Remember the gloom-and-doom pundits who predicted failure for Gravity, a payments processing company, when its CEO, Dan Price, decided to raise the minimum salary for all of his employees to $70,000? They were very wrong. The BBC reports that, just a few years later, both the company and its workers are thriving:
More than 10% of the company have been able to buy their own home, in one of the US’s most expensive cities for renters. Before the figure was less than 1%.
“There was a little bit of concern amongst pontificators out there that people would squander any gains that they would have. And we’ve really seen the opposite,” Price says.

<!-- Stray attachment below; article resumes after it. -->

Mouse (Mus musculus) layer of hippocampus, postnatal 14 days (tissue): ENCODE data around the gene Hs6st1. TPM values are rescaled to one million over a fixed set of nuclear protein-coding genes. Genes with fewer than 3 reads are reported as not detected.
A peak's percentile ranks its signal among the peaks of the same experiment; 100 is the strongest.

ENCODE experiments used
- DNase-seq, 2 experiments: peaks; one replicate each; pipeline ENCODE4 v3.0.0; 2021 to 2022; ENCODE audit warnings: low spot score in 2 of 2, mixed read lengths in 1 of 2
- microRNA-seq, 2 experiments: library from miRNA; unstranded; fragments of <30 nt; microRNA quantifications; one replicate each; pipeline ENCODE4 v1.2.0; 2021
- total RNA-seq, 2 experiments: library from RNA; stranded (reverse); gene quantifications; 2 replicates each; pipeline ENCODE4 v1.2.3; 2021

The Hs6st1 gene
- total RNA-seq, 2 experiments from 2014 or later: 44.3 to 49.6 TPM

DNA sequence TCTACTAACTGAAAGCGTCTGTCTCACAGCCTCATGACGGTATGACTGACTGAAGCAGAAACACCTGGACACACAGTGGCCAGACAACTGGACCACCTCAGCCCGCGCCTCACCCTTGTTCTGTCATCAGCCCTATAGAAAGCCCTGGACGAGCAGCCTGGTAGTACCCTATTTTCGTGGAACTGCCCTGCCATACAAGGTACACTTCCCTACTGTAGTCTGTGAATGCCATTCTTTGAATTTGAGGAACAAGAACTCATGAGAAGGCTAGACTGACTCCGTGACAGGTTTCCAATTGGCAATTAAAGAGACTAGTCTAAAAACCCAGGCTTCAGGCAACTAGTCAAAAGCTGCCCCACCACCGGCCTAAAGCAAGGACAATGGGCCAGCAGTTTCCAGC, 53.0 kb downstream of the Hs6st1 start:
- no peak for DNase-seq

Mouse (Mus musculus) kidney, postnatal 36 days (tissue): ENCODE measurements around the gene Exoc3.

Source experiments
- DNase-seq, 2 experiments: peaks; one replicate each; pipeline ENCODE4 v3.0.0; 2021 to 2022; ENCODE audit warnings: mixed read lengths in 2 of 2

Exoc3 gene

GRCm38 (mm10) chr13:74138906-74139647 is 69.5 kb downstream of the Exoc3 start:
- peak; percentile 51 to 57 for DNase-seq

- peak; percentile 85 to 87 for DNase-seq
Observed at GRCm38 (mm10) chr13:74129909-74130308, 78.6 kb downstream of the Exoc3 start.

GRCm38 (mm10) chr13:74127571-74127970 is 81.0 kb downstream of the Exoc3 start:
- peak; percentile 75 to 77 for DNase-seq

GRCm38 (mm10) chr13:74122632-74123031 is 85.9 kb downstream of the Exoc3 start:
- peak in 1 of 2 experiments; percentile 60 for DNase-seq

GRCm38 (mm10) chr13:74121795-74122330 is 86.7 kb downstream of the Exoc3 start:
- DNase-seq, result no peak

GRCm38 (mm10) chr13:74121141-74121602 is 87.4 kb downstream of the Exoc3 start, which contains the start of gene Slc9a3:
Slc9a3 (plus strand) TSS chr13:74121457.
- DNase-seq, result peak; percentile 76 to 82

The amount of money that employees are voluntarily putting into their own pension funds has more than doubled and 70% of employees say they’ve paid off debt.
But Price did get a lot of flak. Along with hundreds of letters of support, and magazine covers labelling him “America’s best boss”, many of Gravity’s own customers wrote handwritten letters objecting to what they saw as a political statement.
At the time, Seattle was debating an increase to the minimum wage to $15, making it the highest in the US at the time. Small business owners were fighting it, claiming they would go out of business.
The right-wing radio pundit, Rush Limbaugh, whom Price had listened to every day in his childhood, called him a communist.
“I hope this company is a case study in MBA programmes on how socialism does not work, because it’s going to fail,” he said.
Two senior Gravity employees also resigned in protest. They weren’t happy that the salaries of junior staff had jumped overnight, and argued that it would make them lazy, and the company uncompetitive.
This hasn’t happened.